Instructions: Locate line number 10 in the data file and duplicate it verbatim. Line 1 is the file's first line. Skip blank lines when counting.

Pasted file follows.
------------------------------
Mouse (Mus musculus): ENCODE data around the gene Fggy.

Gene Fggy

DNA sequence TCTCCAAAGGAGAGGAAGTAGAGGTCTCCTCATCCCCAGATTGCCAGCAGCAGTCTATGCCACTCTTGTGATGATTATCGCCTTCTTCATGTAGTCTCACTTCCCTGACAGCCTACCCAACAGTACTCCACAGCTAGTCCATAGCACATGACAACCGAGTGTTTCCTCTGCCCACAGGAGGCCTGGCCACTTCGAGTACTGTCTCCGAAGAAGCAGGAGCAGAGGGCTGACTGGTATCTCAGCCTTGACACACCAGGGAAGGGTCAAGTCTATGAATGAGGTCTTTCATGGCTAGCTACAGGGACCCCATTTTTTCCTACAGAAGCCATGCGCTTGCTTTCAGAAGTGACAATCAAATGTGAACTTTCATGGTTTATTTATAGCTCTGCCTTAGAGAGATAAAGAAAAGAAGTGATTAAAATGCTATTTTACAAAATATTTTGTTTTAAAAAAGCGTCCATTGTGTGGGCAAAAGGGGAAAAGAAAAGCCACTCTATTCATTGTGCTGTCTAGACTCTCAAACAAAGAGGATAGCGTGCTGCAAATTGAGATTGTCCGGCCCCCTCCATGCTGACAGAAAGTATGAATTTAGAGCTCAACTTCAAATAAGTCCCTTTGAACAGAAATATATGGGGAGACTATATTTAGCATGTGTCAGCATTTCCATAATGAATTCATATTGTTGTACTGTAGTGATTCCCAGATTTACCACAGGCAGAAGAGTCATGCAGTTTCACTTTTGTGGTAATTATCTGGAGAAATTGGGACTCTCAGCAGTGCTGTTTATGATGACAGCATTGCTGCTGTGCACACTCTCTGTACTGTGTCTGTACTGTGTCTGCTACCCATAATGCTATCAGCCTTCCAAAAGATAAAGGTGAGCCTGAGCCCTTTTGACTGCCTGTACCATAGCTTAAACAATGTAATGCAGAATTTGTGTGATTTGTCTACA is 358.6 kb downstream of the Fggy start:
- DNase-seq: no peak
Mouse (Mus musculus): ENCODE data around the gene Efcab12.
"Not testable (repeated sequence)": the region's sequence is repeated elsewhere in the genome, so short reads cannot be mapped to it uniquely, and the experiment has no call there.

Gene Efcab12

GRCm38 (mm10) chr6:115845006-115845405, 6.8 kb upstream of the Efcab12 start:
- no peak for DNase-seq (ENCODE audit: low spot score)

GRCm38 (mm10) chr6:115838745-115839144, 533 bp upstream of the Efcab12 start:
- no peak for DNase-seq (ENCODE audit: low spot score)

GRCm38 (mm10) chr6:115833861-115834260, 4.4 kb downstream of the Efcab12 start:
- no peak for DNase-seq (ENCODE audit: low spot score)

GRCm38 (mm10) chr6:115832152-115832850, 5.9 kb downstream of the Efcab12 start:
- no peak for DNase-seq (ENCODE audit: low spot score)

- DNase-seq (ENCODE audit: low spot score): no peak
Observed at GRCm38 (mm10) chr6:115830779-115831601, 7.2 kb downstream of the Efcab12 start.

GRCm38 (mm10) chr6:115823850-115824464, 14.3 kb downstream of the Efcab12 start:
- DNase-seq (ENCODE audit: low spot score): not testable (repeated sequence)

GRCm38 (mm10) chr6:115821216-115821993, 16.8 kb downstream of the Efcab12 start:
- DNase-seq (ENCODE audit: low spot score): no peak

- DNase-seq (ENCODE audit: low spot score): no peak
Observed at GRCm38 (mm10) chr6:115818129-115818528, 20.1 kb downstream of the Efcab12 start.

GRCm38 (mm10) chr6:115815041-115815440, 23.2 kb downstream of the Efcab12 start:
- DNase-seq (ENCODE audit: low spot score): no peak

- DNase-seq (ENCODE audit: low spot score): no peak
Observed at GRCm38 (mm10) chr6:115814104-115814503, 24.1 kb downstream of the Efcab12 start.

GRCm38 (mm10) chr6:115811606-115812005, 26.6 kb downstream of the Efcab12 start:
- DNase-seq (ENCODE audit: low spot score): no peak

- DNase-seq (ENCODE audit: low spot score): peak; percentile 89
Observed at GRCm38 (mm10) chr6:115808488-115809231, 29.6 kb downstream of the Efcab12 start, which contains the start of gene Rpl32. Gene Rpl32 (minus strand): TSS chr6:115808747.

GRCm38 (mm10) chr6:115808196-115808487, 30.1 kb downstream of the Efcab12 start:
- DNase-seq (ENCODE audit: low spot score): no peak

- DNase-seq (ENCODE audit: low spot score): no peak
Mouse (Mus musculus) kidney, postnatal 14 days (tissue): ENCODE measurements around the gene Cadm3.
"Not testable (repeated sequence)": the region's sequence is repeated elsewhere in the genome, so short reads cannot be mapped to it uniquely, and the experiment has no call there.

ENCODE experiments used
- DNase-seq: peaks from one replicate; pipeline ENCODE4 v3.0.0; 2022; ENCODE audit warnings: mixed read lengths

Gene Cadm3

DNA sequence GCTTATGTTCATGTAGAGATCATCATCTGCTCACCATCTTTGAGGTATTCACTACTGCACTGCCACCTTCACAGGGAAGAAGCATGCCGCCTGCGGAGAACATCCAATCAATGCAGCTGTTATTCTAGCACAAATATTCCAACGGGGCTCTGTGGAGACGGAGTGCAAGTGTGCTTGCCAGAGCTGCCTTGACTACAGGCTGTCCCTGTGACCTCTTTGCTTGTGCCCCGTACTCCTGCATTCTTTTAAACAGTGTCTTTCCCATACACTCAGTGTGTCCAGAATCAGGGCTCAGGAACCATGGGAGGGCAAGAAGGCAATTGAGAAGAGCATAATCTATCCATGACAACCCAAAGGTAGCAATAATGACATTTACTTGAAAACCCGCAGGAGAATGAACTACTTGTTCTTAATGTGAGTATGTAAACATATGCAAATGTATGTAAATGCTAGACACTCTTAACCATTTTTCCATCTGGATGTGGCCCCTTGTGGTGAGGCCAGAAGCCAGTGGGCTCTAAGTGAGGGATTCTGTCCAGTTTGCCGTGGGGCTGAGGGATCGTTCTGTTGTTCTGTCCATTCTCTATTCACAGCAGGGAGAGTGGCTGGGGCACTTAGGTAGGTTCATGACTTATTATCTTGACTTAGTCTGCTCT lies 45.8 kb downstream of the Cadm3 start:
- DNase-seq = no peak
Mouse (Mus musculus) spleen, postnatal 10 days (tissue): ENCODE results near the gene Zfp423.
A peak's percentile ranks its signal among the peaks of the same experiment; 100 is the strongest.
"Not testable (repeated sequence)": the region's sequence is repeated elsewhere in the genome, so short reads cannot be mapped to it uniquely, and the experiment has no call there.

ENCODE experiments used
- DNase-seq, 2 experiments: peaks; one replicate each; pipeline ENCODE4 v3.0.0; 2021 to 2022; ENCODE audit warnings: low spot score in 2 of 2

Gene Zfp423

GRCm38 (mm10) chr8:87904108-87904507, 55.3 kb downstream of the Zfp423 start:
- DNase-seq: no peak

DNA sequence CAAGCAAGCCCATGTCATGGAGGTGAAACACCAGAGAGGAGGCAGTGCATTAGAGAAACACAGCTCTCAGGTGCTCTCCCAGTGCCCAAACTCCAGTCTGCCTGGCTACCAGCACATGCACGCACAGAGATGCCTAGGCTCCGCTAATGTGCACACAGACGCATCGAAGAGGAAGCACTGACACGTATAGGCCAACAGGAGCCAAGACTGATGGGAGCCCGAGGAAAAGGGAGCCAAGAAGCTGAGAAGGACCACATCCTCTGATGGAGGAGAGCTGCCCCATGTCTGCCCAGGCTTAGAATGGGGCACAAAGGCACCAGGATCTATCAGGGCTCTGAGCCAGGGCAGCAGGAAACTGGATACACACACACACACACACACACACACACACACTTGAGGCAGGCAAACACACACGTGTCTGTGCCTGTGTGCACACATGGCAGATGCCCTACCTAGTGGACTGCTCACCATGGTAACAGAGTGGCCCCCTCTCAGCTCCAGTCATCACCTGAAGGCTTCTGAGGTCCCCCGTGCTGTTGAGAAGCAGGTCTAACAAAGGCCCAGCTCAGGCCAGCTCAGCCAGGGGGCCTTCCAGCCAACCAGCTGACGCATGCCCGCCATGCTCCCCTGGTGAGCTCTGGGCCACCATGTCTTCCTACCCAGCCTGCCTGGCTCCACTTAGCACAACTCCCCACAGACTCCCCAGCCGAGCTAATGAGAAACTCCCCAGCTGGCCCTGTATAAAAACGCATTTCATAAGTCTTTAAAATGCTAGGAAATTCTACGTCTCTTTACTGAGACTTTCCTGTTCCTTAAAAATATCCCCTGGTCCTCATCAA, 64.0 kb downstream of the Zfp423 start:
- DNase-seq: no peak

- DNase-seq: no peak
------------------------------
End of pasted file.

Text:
GRCm38 (mm10) chr6:115838745-115839144, 533 bp upstream of the Efcab12 start: